Intersectionality Theory and Practice  

Doyin Atewologun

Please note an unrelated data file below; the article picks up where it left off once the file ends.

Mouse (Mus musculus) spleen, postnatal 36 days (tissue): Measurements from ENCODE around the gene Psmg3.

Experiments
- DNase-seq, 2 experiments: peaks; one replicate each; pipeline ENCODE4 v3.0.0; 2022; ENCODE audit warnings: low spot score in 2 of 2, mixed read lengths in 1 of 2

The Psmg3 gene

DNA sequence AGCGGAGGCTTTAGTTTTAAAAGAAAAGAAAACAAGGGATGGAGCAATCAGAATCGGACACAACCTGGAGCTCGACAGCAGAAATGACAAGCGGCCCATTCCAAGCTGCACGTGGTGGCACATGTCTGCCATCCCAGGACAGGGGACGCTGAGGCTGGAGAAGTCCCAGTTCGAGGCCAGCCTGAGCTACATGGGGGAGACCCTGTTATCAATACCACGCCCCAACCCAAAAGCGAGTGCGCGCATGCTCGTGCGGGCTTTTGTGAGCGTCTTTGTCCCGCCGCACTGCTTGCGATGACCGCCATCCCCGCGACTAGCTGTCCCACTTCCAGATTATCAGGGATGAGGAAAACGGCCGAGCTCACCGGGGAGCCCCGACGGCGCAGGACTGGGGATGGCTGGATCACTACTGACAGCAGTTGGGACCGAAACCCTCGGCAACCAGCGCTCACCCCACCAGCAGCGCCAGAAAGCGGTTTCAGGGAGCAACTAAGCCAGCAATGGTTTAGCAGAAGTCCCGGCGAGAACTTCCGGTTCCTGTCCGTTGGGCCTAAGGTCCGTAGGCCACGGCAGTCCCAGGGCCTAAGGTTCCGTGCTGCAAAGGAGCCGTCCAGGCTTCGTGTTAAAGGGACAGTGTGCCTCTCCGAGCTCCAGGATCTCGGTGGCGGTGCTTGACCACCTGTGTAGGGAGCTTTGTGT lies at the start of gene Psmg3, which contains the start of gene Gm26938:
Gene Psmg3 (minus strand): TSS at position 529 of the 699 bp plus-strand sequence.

Intersectionality is a critical framework that provides us with the mindset and language for examining interconnections and interdependencies between social categories and systems. Intersectionality is relevant for researchers and for practitioners because it enhances analytical sophistication and offers theoretical explanations of the ways in which heterogeneous members of specific groups (such as women) might experience the workplace differently depending on their ethnicity, sexual orientation, and/or class and other social locations. Sensitivity to such differences enhances insight into issues of social justice and inequality in organizations and other institutions, thus maximizing the chance of social change. The concept of intersectional locations emerged from the racialized experiences of minority ethnic women in the United States. Intersectional thinking has gained increased prominence in business and management studies, particularly in critical organization studies. A predominant focus in this field is on individual subjectivities at intersectional locations (such as examining the occupational identities of minority ethnic women). This emphasis on individuals’ experiences and within-group differences has been described variously as “content specialization” or an “intracategorical approach.” An alternate focus in business and management studies is on highlighting systematic dynamics of power. This encompasses a focus on “systemic intersectionality” and an “intercategorical approach.” Here, scholars examine multiple between-group differences, charting shifting configurations of inequality along various dimensions. As a critical theory, intersectionality conceptualizes knowledge as situated, contextual, relational, and reflective of political and economic power. Intersectionality tends to be associated with qualitative research methods due to the central role of giving voice, elicited through focus groups, narrative interviews, action research, and observations. Intersectionality is also utilized as a methodological tool for conducting qualitative research, such as by researchers adopting an intersectional reflexivity mindset. Intersectionality is also increasingly associated with quantitative and statistical methods, which contribute to intersectionality by helping us understand and interpret the individual, combined (additive or multiplicative) effects of various categories (privileged and disadvantaged) in a given context. Future considerations for intersectionality theory and practice include managing its broad applicability while attending to its sociopolitical and emancipatory aims, and theoretically advancing understanding of the simultaneous forces of privilege and penalty in the workplace.